Autoradiographic study of histogenesis in the mouse olfactory bulb. II. Cell proliferation and migration


  • James W. Hinds

    1. Department of Anatomy, Harvard Medical School, Boston, Massachusetts
    Current affiliation:
    1. Department of Anatomy, Boston University School of Medicine, Boston, Massachusetts 02118
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  • This investigation was supported by a USPHS Anatomical Sciences training grant (6M-406)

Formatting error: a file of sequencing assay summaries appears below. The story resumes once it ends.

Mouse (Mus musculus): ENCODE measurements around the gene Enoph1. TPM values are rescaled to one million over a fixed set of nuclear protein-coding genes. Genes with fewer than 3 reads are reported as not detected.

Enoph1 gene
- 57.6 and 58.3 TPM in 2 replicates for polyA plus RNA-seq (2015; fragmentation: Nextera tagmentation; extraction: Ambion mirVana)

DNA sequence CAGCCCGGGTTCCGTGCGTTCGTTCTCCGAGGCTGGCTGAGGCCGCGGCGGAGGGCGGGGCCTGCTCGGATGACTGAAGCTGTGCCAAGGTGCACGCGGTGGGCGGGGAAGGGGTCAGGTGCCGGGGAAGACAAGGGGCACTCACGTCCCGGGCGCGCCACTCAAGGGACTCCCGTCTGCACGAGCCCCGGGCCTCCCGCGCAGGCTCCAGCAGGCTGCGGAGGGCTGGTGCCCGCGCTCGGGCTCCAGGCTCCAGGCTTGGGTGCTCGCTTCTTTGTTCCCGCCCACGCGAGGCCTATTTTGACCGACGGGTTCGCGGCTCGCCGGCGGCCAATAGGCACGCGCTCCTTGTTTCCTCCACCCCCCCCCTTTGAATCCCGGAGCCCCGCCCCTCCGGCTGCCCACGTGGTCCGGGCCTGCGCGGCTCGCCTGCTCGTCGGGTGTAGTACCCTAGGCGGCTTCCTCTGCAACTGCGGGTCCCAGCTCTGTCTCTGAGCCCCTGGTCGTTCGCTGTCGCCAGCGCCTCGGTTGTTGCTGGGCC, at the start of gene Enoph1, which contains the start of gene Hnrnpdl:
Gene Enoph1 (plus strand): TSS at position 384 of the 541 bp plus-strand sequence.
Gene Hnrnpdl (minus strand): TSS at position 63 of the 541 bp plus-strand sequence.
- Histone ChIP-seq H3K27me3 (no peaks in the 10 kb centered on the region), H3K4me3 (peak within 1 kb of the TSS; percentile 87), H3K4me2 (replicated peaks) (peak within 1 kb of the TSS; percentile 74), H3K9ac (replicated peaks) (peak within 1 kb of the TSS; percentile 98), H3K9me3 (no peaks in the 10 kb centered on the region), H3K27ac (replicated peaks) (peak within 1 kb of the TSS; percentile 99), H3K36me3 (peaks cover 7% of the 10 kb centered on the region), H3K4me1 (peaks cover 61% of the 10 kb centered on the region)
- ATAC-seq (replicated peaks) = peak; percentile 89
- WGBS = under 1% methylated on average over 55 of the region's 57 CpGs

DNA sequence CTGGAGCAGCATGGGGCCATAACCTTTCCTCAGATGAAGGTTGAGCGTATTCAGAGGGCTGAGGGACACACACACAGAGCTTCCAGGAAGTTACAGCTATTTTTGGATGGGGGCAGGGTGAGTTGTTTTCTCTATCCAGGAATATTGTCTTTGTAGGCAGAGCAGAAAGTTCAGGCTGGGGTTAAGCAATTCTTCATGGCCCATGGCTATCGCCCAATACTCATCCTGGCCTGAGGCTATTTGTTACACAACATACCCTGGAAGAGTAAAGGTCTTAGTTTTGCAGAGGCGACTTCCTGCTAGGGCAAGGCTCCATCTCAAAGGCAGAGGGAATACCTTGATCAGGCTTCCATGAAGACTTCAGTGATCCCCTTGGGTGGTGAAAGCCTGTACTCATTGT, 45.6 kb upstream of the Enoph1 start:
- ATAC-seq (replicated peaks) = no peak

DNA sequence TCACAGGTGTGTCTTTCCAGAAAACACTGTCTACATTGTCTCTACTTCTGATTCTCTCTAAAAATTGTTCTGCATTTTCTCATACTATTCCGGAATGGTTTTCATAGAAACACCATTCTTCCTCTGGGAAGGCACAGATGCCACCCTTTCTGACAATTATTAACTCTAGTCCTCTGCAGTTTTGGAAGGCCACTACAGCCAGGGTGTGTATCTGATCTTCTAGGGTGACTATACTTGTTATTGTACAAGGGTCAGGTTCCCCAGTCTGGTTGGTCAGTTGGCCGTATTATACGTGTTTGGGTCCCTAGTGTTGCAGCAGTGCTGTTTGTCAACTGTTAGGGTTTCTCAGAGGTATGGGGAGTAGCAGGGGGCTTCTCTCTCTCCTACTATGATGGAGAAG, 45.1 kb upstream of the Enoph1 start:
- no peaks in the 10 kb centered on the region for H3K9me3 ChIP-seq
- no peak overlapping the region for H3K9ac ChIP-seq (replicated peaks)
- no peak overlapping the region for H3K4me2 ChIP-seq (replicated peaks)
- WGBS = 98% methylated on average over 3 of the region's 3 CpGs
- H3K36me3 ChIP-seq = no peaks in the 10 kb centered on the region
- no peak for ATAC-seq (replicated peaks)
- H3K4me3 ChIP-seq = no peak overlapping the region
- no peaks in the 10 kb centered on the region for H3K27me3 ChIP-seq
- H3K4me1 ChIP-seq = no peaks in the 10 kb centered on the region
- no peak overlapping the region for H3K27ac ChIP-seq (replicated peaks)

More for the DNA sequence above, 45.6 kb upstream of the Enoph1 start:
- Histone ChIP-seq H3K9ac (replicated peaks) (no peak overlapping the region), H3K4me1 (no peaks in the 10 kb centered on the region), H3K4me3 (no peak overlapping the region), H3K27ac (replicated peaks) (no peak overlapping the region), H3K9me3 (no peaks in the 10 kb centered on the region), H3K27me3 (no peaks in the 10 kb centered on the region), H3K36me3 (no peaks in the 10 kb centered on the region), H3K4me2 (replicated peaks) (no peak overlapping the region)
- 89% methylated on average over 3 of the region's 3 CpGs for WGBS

Cell proliferation and migration in the developing mouse olfactory bulb was studied by autoradiography. Animals were injected with thymidine-H3 at various developmental stages and killed one to 96 hours later. All neurons arise in the germinal zone surrounding the ventricle. Until the fourteenth day of gestation (E14) this zone consists only of a matrix (primitive ependymal) layer. From E14 to E17 both matrix and subependymal layers are found, and from E18 to maturity only the subependymal layer is present. The matrix layer produces the mitral cells and some tufted and granule cells; the subependymal layer gives origin to some tufted cells and most of the granule cells. Mitral cell neuroblasts migrate peripherally to reach the primitive mitral cell layer three days after final DNA synthesis. Tufted cell neuroblasts migrate through the developing mitral cell layer to reach their definitive locations; external granule cell neuroblasts migrate past both developing mitral and tufted cells. Neuroglia arise from scattered proliferating glioblasts, originally derived from the periventricular germinal zone. Time of origin and rate of migration of olfactory bulb neurons was checked against the histological development of the bulb. A good agreement corroborated the autoradiographic method used in this study and in previous studies on time of origin of neurons in the central nervous system.